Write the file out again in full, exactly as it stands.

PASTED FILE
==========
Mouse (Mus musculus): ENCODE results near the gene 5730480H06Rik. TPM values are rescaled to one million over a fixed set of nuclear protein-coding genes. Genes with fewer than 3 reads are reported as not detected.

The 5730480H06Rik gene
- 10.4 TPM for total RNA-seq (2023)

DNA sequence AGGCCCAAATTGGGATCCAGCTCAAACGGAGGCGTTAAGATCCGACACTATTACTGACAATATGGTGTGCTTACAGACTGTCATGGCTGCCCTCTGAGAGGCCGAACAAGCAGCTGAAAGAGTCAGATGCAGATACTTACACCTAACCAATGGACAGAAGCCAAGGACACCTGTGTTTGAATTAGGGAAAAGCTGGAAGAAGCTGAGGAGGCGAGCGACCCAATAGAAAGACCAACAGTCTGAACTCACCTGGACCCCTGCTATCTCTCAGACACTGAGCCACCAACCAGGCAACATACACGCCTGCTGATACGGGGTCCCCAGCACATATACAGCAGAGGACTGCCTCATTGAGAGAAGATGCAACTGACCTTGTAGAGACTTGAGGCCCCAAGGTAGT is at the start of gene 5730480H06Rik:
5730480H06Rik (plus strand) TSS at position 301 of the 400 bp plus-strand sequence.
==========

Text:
Mouse (Mus musculus): ENCODE results near the gene 5730480H06Rik. TPM values are rescaled to one million over a fixed set of nuclear protein-coding genes. Genes with fewer than 3 reads are reported as not detected.

The 5730480H06Rik gene
- 10.4 TPM for total RNA-seq (2023)

DNA sequence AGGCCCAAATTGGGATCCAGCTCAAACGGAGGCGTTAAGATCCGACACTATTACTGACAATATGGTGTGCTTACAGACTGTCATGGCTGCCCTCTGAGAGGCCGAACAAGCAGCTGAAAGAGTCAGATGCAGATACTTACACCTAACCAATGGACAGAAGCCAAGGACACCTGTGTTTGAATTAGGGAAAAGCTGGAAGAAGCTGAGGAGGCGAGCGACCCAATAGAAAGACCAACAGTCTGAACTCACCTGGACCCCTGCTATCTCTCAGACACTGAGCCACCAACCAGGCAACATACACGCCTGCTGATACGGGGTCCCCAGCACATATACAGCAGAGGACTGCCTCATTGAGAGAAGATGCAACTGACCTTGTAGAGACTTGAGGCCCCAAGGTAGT is at the start of gene 5730480H06Rik:
5730480H06Rik (plus strand) TSS at position 301 of the 400 bp plus-strand sequence.